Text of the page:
(Slamdance 2017 runs January 20-26 in Park City, Utah. Visit the festival’s official website for more information. FULL DISCLOSURE: Paul Sbrizzi is a programmer for Slamdance, but wears his film-lover thinking cap for the purpose of this piece.)
For its 23rd edition, Slamdance will open with a documentary that tackles one of the defining issues of the moment, the politics of access to clean water—What Lies Upstream is directed by Cullen Hoback, who premiered his equally topical Terms and Conditions May Apply at Slamdance 2013.
Three offbeat U.S. indies are sure to get a lot of attention: Cortez, about a struggling musician’s clumsy attempts to reconnect with an old girlfriend in New Mexico; Dave Made a Maze, a sardonic, retro-ish adventure comedy with amazing cardboard production design, and Kate Can’t Swim, about straight Kate wrapping her head around her lesbian bestie suddenly dating a great, big, arrogant, charming/obnoxious Australian photographer (played by director Josh Helman).
The festival’s foreign offerings include Beat Beat Heart, from German director Luise Brinkman, starring the wonderful Lana Cooper of Love Steaks fame as a woman trapped in a state of longing whose newly-single, suddenly sexually-emancipated mother comes to live with her. Canadian director Joyce Wang’s Wexford Plaza is a beautifully restrained and drily funny piece involving parallel stories of a young bartender struggling to keep his relationship going after losing his job and a bored teenage outsider who’s just discovering her sexuality—and the sexting incident that shakes up both their worlds. Also from Canada is Daniel Warth’s Dim the Fluorescents, which showcases the fine comedic talents of Claire Armstrong and Naomi Skwarma as an aspiring actress and playwright who pour an unseemly amount of passion and drama into creating role-playing demonstrations for corporate clients.
There are also some sharply avant-garde features: Kuro by Joji Koyama and Tujiko Noriko marries narration of a dark and violent short story with imagery of the story’s unexplained aftermath. Weather House is a wonderfully absurdist and poetic parable of a group of people frozen in repetitive activities inside a house as climate change brings the human race closer to extinction. The 282-minute Chinese drama The Family by Shumin Liu is a real “event,” an immersive experience that provides a look at modern day China through the eyes of an elderly couple who travel to visit their children; the gently unfolding drama builds to a powerful climax in the film’s final hour.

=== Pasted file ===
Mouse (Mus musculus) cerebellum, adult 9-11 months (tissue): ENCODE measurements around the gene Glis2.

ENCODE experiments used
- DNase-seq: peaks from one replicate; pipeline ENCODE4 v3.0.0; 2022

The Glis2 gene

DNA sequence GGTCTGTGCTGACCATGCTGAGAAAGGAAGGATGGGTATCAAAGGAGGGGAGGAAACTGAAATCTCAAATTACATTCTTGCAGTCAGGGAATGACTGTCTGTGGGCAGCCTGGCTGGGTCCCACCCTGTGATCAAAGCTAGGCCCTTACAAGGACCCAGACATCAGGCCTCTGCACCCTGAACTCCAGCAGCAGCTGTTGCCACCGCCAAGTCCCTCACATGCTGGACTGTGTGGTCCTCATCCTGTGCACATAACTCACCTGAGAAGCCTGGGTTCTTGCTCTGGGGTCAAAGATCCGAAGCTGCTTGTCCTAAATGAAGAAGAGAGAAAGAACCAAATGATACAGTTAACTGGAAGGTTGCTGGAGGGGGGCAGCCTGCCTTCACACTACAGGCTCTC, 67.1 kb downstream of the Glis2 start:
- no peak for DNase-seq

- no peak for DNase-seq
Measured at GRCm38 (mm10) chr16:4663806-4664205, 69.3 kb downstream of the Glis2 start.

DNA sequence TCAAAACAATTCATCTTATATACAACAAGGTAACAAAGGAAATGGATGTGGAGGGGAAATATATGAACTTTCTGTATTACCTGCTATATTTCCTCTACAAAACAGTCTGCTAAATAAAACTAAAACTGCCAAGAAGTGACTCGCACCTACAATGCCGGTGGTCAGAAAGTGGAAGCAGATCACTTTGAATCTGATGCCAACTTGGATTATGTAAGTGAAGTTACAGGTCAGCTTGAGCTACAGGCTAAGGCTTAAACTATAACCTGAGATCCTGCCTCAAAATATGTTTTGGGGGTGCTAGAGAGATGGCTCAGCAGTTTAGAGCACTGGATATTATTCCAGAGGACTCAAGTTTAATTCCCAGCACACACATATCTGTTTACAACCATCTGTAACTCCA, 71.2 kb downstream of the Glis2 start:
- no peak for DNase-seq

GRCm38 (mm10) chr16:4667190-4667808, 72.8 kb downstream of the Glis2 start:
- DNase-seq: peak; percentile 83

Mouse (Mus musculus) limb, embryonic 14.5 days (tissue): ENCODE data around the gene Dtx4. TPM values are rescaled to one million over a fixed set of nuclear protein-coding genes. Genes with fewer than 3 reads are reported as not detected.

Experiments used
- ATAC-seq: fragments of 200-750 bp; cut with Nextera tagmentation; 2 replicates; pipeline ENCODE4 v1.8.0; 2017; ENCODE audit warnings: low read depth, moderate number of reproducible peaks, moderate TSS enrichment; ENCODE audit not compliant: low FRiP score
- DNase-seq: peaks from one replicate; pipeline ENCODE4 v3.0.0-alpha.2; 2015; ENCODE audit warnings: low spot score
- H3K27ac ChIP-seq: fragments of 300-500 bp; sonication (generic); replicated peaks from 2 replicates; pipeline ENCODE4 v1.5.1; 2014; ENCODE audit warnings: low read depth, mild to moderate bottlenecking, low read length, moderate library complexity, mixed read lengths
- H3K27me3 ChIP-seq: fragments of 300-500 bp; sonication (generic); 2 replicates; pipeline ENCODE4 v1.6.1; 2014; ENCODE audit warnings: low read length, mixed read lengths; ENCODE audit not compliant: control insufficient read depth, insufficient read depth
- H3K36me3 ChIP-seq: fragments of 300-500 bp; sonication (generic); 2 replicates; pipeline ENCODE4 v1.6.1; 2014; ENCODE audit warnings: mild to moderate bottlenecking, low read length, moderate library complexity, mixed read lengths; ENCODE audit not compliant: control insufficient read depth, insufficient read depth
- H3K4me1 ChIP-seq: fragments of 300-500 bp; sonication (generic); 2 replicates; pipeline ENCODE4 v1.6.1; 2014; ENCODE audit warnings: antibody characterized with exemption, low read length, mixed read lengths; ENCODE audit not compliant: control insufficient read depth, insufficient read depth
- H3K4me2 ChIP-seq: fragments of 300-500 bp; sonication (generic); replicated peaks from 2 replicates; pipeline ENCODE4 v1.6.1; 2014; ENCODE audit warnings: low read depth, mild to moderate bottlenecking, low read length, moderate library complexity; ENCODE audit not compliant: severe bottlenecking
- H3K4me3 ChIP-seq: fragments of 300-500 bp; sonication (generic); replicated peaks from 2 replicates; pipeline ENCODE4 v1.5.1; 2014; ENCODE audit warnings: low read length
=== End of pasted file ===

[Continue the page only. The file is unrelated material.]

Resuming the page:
A personal favorite is the dark and dreamy Aerotropolis by Jheng-Neng Li, about a young Taiwanese man who avoids going home because he has put all his savings into a condo that he’s trying to keep in mint condition as an investment. He drifts across a series of shiny, seductively soulless environments—airports, supermarkets, malls—and surveys the site of a real estate development promised by the government, the mythological-sounding “Aerotropolis.” He soothes his isolation by listening to Christian recordings, most memorably in one beautifully-staged, darkly funny scene with his girlfriend.
Delightfully dry comedy is served up in another personal favorite, Withdrawn by yet another Canadian, Adrian Murray. It follows a millennial, played by Aaron Keogh, who puts massive amounts of energy and enthusiasm into scamming a living in the hilariously neo-shabby basement that he can’t afford. Keogh has brilliant timing and a knack for physical comedy, and he earns his punchlines by grounding the film in a richly developed main character and a unique, fully-rendered world.
The Beyond section features films by directors with one or more features already under their belts. Jamie Greenberg’s Future 38 is a madcap comedy about time travel, and the year 2018 as imagined from a 1938 perspective—it’s a fun ride with wonderfully sassy production design. Automatic at Sea, by Matthew Lessner, finds a series of striking cinematic images in its very right-brain reverie about a beautiful young Swedish woman trapped on an island with an eccentric, wealthy male host. Suck it Up by Jordan Canning is a female-driven road movie about letting all your inhibitions run wild after the loss of a loved one.
Jerzy Rose, who first came to Slamdance with the mighty Crimes Against Humanity, is back with an even darker and funnier follow-up, Neighborhood Food Drive, co-written with regular collaborators Halle Butler and Mike Lopez. This one is about a pair of smug, condescending and self-deluded women who have opened a douchey high-end restaurant named “Ciao” in a community that (rightly) doesn’t like them. They try to win over their neighbors with a series of increasingly disastrous “food drives.” The women’s disconnected realities spill over into the surreal, and in the end of course no lessons are learned.